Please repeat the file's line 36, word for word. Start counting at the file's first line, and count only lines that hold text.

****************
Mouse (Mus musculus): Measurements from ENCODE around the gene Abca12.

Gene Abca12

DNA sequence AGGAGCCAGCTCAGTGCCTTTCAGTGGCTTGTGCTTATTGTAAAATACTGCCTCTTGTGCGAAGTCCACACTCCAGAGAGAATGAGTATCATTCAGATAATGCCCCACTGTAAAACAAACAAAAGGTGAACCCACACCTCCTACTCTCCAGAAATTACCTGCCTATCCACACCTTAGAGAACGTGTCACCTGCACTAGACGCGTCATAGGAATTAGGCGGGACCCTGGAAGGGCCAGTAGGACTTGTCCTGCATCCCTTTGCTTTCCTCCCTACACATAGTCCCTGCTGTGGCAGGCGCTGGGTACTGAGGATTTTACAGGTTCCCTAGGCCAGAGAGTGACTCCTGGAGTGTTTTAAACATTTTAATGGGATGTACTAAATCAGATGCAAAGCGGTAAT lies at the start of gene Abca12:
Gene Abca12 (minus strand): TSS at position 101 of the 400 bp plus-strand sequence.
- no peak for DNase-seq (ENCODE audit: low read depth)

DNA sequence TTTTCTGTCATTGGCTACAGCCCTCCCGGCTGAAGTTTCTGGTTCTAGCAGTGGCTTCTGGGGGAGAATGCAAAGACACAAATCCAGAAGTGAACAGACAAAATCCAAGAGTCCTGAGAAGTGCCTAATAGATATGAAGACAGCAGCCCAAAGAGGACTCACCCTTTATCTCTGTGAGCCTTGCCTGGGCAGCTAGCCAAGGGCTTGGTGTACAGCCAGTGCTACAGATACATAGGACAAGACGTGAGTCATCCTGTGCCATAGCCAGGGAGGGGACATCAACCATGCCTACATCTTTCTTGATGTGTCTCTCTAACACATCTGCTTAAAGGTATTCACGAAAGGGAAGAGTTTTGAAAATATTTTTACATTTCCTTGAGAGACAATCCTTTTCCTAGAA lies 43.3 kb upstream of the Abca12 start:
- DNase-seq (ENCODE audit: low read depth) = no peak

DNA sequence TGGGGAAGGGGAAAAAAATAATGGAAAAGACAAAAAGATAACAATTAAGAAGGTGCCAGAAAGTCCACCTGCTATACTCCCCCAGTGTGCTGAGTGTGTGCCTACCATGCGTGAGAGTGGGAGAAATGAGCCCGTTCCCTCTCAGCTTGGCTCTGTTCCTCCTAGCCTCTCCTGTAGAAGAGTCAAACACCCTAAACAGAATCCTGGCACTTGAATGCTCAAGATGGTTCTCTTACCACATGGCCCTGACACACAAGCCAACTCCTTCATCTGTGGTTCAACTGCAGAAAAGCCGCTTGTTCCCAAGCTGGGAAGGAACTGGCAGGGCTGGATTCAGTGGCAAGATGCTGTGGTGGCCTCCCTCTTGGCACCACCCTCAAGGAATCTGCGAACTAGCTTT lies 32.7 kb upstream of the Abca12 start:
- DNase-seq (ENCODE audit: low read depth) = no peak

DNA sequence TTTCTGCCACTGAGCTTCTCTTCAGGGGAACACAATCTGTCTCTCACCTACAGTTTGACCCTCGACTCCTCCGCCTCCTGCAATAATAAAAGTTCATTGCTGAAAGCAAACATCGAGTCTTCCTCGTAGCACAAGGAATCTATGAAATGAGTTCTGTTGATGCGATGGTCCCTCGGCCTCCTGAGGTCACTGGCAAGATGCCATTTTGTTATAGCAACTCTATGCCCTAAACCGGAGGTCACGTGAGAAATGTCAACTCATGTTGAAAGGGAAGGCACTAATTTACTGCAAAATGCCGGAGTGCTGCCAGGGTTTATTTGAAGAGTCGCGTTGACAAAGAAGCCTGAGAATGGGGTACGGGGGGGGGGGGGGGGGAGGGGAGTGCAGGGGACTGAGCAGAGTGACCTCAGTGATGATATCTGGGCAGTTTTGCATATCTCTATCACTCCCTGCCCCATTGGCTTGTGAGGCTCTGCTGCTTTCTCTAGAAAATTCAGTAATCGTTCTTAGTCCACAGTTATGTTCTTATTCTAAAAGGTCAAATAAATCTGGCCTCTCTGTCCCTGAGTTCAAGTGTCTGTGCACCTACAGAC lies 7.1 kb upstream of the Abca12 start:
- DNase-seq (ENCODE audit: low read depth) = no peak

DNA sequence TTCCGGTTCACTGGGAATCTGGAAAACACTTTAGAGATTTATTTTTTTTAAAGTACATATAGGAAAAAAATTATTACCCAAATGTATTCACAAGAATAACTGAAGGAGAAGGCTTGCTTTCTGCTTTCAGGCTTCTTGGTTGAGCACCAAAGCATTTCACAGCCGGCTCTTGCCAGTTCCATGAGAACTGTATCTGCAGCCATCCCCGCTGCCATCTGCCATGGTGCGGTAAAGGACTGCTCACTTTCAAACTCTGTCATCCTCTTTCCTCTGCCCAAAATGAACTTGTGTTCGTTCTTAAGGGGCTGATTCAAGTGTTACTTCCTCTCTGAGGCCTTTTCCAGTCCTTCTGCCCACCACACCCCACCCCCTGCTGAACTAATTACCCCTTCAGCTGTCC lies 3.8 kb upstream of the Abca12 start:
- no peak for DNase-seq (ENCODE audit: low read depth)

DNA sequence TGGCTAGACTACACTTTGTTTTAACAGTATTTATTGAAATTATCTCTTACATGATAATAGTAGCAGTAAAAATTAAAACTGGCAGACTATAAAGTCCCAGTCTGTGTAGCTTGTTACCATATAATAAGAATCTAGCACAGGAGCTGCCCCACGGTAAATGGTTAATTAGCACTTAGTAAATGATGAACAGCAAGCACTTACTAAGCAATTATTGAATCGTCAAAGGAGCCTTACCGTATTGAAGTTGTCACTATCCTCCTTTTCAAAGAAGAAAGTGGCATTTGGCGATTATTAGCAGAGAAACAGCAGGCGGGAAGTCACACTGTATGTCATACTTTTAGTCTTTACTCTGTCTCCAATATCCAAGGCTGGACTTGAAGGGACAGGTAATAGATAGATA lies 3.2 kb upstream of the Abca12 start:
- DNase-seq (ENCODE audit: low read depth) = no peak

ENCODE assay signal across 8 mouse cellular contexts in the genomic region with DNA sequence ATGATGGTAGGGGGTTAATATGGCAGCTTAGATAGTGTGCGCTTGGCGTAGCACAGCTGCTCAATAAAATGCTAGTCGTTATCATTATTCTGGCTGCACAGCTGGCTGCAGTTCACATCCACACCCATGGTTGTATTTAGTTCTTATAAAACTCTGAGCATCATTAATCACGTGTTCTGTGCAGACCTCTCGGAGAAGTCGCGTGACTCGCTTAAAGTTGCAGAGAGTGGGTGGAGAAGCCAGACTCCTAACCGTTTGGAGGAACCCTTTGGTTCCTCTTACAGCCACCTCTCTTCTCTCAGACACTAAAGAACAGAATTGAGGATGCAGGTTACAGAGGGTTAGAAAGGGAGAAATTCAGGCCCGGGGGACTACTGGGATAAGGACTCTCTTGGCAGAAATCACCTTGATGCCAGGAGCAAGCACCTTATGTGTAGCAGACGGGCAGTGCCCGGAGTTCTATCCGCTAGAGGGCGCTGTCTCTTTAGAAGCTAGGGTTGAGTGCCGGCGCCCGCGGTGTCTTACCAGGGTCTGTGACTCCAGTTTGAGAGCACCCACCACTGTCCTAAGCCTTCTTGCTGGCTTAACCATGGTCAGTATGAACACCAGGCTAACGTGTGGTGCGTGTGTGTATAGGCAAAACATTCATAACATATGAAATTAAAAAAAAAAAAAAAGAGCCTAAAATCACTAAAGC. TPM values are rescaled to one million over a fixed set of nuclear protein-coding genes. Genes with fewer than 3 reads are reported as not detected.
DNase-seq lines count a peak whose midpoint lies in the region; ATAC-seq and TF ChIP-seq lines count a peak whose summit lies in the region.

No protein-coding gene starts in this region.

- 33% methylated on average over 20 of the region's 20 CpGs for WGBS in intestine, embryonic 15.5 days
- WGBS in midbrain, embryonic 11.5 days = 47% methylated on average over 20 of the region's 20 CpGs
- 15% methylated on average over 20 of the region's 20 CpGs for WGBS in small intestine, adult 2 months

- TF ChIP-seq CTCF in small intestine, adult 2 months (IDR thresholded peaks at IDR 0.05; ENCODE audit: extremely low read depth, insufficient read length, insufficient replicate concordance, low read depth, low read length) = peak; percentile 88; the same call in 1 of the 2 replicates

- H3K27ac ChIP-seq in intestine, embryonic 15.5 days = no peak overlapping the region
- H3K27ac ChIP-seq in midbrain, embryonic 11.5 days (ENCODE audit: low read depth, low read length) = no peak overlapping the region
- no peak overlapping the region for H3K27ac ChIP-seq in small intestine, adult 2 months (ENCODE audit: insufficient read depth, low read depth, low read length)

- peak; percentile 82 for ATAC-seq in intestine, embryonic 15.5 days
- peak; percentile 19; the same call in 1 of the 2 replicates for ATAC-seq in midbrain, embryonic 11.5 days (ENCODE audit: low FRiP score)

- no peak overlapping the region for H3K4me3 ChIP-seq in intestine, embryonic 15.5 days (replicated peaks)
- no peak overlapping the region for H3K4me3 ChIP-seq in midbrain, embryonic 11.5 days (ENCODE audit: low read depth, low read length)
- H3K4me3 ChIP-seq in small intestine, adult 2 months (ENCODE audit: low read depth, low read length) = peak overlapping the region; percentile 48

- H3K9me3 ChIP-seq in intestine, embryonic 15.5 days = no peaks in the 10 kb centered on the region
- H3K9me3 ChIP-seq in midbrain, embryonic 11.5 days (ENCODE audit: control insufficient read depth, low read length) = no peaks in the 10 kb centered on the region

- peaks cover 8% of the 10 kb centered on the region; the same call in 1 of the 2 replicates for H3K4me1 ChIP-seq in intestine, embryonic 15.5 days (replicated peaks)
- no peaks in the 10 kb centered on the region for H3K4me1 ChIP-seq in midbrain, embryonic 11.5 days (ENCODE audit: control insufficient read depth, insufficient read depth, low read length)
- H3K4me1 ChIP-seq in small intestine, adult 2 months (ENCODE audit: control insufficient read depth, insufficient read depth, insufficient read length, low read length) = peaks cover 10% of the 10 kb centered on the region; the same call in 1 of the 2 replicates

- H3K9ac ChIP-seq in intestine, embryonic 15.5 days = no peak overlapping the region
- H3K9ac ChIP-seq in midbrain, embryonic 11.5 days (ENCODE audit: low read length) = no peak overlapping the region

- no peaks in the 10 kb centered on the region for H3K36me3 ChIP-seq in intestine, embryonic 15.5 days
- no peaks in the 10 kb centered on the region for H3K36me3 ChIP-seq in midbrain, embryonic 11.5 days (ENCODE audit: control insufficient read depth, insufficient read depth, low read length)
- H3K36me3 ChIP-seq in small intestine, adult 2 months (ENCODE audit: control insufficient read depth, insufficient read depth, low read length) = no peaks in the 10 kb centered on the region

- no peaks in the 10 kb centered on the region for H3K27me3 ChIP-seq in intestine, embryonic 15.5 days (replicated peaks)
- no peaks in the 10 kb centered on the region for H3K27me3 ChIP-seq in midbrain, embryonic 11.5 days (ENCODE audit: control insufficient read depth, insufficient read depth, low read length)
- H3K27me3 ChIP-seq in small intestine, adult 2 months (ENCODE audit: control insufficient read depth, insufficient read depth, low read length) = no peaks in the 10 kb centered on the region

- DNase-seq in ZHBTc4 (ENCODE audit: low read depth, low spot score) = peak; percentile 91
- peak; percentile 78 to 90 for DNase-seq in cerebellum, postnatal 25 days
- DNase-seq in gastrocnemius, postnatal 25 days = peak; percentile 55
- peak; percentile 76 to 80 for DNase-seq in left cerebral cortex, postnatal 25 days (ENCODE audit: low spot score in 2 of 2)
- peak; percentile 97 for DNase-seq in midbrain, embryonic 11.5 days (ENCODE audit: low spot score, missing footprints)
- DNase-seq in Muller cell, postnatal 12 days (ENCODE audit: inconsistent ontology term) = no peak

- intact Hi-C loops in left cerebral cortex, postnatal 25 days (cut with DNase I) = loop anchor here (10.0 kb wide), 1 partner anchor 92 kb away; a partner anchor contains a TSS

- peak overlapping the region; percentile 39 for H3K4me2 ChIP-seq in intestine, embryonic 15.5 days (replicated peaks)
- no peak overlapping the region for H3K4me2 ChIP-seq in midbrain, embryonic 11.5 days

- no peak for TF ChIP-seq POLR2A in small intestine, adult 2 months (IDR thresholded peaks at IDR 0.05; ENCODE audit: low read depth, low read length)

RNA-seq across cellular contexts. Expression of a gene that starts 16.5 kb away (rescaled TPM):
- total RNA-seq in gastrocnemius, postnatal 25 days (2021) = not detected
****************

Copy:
- H3K9ac ChIP-seq in intestine, embryonic 15.5 days = no peak overlapping the region